You are here


Software Synthesizer By Gordon Reid
Published May 2011

The original was a diamond in the rough — so is PolyKB II a highly polished gem?


in October 2010's SOS, I reviewed the original PolyKB soft synth from XILS Lab in France. This modelled analogue instrument was intended to recreate the rare, early '80s PolyKobol, created by French company RSF, and I complimented its sound and versatility, but also noted some bugs and unfinished ideas. Now here we are, less than a year later, and the company have released PolyKB II, which claims to address many of the points I raised, as well as enhancing numerous features and adding new ones. The excellent oscillators and filter have survived unmolested, but much of the rest of PolyKB has been improved, including the modulation matrices, X/Y and spatial modulators, arpeggiator, sequencer, the effects section, and the user interface. If you didn't see the original review, by the way, my comments will make more sense if you read it first, at /sos/oct10/articles/xils-lab-polykb.htm

What's New?

PolyKB II showing the zoomed‑in sequencer page.PolyKB II showing the zoomed‑in sequencer page.

Let's start with the GUI. That of the original PolyKB was dim and overshadowed in places, so I'm delighted to report that the PolyKB II interface is a big step forward. Although it contains more controls and more options than before, everything is brighter and clearer. There are three display options, the smallest of which will be particularly good for users with older, lo‑res monitors. On my Mac, Digital Performer 7.22 displays all three correctly, but only the largest is displayed in Plogue Bidule, so you might want to check that all is well on your system before purchase.

Moving on, let's turn to the Modulations section in the centre of the panel. If you look at the switches here, you'll see that red/green 'LED' pairs have replaced the single on/off indicators of PolyKB. Press a button once to link a source to a destination and the red light comes on; the source is now connected with negative polarity. Press it again, the green light comes on and it's connected with positive polarity. While I would have reversed the order (positive first and then negative) I'm not going to criticise, because this answers one of my major concerns regarding the original PolyKB: that velocity sensitivity could only be applied positively, so, for example, a higher velocity meant that, while your filter cutoff frequency went up, your contour times were extended and the response slowed down.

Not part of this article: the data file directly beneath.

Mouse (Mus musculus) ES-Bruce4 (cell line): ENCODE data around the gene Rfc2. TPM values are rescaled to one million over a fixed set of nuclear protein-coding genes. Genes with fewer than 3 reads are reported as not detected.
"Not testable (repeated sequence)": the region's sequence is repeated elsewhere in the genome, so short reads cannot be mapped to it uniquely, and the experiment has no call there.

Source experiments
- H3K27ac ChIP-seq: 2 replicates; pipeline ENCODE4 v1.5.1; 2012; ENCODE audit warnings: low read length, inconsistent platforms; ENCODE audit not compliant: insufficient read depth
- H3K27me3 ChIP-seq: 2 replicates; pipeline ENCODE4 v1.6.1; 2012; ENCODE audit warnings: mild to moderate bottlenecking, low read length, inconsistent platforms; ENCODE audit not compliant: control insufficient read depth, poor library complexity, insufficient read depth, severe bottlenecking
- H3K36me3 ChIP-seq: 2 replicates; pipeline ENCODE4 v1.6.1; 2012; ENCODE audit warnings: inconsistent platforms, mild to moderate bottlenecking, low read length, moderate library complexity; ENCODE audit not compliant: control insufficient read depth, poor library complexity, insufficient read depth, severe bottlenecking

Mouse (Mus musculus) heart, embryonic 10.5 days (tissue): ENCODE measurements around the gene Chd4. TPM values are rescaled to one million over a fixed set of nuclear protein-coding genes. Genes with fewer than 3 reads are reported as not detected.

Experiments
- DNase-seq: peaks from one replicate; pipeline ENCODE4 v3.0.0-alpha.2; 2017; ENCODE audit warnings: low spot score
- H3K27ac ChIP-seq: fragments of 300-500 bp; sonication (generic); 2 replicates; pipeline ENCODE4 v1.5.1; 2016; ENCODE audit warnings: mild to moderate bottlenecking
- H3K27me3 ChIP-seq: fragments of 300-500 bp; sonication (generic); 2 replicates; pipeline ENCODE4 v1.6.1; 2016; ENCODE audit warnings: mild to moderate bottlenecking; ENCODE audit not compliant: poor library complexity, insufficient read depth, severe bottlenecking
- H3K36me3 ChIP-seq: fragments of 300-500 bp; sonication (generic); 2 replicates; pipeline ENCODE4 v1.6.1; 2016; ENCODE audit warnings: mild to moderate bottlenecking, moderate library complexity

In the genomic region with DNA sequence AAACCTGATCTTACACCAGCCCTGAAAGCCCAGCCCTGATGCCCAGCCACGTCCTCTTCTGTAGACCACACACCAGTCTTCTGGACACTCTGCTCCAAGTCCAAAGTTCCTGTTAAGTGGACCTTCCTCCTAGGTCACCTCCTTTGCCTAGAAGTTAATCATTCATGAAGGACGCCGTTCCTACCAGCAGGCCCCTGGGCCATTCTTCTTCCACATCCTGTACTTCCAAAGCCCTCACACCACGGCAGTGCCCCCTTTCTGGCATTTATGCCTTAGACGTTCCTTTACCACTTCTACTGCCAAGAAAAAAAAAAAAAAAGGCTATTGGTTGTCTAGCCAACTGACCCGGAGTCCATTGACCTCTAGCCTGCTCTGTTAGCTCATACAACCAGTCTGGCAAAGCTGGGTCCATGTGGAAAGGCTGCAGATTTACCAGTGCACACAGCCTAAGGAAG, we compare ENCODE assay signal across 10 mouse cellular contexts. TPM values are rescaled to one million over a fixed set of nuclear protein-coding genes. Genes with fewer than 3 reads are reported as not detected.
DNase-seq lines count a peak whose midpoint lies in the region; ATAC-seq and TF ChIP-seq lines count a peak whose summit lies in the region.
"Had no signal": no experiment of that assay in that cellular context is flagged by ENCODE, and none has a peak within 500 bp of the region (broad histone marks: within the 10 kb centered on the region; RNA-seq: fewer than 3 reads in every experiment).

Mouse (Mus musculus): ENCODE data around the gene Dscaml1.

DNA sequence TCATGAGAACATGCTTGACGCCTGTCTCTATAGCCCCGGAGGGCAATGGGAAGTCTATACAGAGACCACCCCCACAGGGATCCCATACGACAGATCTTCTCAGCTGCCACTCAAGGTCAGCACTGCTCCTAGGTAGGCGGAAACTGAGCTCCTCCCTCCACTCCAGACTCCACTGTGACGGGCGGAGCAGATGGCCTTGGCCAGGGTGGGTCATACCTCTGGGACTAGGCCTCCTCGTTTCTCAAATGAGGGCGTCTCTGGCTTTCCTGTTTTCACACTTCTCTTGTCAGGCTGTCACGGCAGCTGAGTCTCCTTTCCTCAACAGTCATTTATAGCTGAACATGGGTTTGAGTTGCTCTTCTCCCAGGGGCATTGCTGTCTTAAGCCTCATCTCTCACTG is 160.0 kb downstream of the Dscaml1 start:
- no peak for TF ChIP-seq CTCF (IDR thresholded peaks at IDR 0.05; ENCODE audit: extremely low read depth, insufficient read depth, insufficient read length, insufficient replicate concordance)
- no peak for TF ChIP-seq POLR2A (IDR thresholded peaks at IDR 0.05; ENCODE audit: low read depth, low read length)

If you look even more closely at the Modulations panel, you'll also see a small icon above the velocity VCA button. This is shown as either [+] or [x] and allows you to determine whether the MIDI velocity is added to, or used as a multiplier for, the VCA value. I like this. Other improvements in this section include a couple of additional modulation destinations, plus the mono‑mod LFOs promised when PolyKB first appeared.

The most creative enhancements to the modulation facilities lie in the 'Programmation' section that houses the X/Y modulation, spatial modulation, sequencer and arpeggiator. In my original review, I commented that it would be great if the voice positions in the X/Y modulation page (now called PolyMYX) could themselves be the destinations of other modulators, and that they needed to be bipolar (a position one side or the other of an axis could increase the value of one parameter while decreasing the value of another). Well... the bad news is that the positions are still not destinations; the good is that they are now bipolar, as are the positions in the renamed DynaMYX spatial modulation window.

There are two new, spatial modulation modes in DynaMYX: Aquarium and Magnet. When the first of these is chosen, the voices swim around in the 'room', while the second causes them to respond as if they are all attracted to or repelled from one another. You can control the amount and speed of movement in either mode, as well as the degree of phase shift that occurs as the voices move about in the virtual space. However, the propagation delays, reverberation and pitch shifting that would occur in a real space are not calculated, no doubt because to do so for multiple voices in real time would require significantly more computing power than even the fastest CPUs can yet provide.